Since Levitt-Safety has a national presence, we have strong knowledge of each province’s fire code requirements. We ensure that the service we provide will meet your province’s fire and building codes.

Question 3: How is your record keeping?

How well a fire protection service provider stores their service records can be a deciding factor about whether you should work with them or not.

Many fire suppression systems need servicing on an annual or semi-annual basis.

Your service provider should automatically schedule the next maintenance or inspection date.

Digital record keeping is commonplace in many industries in 2020. Yet many safety service providers still use paper systems for record keeping. When documenting inspections, your service provider should be able to email you the notes and documentations if you ask or have a secure portal that allows you to access the information online.

When your fire equipment is serviced by Levitt-Safety, we can send the documentation to you within 24 hours to keep on file and can offer you optional portal with detailed history of our services on each piece of your equipment. We can also set up your next servicing the same day.

Question 4: How much does your service cost?

Don’t be afraid to ask a company how much their service costs.

  • If a price tag is too good to be true, it probably is.
  • If a price tag seems too high, find out what services are included.

Your potential fire service provider should be able to map out what their service includes and what type of service you can expect and the fire suppression products they offer.

You can also ask about value added services — what is available, what is included in the price you’re paying and what is treated as extra. This question can help understand the potential hidden value in higher prices.

fire service provider

Finding a trained and qualified fire safety service provider:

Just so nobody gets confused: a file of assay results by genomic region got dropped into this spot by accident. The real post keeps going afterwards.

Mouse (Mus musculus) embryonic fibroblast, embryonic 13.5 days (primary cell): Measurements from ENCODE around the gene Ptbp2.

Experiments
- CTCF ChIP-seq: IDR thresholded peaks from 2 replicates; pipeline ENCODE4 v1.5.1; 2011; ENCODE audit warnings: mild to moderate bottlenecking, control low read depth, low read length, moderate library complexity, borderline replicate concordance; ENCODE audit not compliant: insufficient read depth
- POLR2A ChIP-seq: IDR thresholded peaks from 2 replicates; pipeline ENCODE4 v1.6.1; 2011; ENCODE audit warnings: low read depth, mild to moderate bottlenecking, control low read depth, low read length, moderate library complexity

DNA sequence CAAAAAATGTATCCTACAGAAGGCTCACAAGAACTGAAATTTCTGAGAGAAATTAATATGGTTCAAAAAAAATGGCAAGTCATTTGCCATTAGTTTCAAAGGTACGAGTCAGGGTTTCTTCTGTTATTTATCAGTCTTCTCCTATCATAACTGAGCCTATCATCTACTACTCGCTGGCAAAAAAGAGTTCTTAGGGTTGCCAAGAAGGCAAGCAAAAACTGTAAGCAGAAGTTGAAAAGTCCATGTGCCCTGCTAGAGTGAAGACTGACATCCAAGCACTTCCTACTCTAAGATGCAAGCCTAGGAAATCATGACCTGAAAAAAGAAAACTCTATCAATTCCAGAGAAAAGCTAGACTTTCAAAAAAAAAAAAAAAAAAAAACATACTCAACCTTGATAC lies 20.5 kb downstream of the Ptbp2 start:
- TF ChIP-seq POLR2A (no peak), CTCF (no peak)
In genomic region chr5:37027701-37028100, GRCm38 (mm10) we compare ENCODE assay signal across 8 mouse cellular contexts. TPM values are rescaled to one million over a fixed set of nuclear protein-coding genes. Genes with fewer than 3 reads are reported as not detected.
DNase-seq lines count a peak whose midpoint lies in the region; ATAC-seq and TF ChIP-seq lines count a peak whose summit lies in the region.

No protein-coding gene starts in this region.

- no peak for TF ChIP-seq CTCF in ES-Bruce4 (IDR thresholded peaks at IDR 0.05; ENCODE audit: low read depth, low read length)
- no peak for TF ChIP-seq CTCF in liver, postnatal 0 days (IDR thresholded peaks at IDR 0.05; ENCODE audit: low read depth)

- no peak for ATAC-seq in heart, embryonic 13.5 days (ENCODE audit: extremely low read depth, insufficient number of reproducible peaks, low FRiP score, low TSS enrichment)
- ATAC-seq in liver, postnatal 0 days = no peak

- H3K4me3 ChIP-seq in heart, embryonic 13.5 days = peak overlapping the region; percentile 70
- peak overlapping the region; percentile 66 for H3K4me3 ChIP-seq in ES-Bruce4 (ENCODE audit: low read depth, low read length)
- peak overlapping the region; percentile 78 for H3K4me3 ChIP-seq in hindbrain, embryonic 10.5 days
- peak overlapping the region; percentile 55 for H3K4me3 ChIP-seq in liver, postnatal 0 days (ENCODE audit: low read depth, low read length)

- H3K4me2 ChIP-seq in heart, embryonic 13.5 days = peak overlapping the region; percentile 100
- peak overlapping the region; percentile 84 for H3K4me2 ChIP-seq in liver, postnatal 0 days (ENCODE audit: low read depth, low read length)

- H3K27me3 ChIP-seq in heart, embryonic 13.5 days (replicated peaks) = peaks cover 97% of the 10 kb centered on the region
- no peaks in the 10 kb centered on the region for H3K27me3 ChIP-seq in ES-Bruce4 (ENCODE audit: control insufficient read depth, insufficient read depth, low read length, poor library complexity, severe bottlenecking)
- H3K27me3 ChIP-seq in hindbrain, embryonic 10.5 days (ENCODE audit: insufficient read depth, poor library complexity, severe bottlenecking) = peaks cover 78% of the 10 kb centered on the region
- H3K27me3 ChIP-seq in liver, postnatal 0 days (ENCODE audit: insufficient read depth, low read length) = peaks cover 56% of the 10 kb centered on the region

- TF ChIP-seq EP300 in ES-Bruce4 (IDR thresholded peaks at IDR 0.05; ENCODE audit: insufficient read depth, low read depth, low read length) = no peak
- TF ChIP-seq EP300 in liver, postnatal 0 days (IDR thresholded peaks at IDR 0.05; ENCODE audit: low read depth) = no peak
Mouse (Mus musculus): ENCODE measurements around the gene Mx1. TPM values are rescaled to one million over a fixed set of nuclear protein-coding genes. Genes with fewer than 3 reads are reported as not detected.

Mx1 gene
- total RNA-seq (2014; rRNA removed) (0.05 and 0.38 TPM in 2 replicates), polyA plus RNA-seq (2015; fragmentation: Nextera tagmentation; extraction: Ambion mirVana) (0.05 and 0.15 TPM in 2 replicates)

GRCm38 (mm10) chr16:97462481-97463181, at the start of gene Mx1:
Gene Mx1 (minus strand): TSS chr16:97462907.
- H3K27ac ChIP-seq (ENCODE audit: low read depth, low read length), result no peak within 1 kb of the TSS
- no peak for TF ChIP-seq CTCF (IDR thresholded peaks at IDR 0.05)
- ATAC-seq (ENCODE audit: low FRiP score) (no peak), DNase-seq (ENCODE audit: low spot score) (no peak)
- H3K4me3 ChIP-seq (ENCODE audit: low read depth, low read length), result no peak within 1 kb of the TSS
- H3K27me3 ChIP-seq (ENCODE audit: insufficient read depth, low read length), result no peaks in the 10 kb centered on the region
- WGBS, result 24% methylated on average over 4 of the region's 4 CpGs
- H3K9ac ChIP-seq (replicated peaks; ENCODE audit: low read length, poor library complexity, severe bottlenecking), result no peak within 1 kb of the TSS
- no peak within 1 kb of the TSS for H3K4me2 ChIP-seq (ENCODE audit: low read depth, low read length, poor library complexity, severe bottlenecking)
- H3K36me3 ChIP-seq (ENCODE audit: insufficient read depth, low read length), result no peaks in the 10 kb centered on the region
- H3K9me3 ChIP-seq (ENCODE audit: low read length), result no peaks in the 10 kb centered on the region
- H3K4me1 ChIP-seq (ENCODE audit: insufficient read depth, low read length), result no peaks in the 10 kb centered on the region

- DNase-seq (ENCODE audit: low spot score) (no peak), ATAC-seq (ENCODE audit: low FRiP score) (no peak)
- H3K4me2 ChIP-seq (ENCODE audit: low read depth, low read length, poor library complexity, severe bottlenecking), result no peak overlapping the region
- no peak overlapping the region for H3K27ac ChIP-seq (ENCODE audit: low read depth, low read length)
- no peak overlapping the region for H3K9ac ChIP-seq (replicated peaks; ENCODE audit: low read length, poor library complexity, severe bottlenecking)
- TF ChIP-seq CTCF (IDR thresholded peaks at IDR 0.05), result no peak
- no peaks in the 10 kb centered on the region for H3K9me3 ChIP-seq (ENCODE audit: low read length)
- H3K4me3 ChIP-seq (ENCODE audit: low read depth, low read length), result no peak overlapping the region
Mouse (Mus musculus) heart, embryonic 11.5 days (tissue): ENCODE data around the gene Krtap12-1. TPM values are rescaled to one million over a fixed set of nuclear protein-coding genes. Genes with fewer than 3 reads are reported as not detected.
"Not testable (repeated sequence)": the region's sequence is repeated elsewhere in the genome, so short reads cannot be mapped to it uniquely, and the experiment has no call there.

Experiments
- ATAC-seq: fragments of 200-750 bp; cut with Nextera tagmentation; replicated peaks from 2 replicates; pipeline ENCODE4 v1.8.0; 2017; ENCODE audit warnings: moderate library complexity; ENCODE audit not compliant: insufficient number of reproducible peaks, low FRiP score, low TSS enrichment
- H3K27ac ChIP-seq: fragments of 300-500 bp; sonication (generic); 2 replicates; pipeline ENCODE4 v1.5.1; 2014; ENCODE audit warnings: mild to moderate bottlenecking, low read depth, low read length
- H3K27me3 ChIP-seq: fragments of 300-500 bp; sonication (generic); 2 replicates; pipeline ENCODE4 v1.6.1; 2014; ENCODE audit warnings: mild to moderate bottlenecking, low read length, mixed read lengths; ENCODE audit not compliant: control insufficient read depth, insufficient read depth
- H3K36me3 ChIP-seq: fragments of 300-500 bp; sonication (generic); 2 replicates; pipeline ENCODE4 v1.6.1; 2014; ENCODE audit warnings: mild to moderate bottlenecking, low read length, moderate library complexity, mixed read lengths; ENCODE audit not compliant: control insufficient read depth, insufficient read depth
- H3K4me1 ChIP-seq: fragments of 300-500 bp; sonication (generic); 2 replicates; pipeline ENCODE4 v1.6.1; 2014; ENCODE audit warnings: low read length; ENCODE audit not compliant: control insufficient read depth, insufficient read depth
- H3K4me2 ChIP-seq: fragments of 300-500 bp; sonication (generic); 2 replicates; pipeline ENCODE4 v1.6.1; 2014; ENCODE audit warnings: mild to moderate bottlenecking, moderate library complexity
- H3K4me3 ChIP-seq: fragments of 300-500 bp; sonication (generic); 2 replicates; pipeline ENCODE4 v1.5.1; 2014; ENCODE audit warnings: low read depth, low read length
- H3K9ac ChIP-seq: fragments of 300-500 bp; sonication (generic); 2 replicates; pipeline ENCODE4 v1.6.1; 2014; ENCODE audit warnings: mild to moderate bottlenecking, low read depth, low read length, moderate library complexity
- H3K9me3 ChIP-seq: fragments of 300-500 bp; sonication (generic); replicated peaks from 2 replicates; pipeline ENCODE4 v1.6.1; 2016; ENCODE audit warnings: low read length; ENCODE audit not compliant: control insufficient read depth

The big take away from this incident is that it’s not only the company providing the service who is liable, the customer hiring their services must do their due diligence.

Your potential fire equipment service provider should have no problem answering these four questions. They should be able to provide proof of certification and a clear understanding of your province’s fire and building codes.

Following the incident in July 2019, a Calgary-based Denny’s restaurant was fined $4,600 for using the uncertified fire safety company.

Along with the fine, the Denny’s also had to hire a new fire protection services company to reinspect all of their affected restaurants and perform fire protection services to meet the Alberta Fire Code compliance requirements.

$4,600 was considered a minimum fine because Denny’s immediately terminated their contract with the company and had their equipment reinspected.

Want to work with a qualified fire equipment service provider?

Fill out the form to experience the difference 85 years of professionalism, knowledge and customer satisfaction makes.

Book your service appointment now.

Derek McEwen

Market Segment Manager, Fire Systems and Mining Technology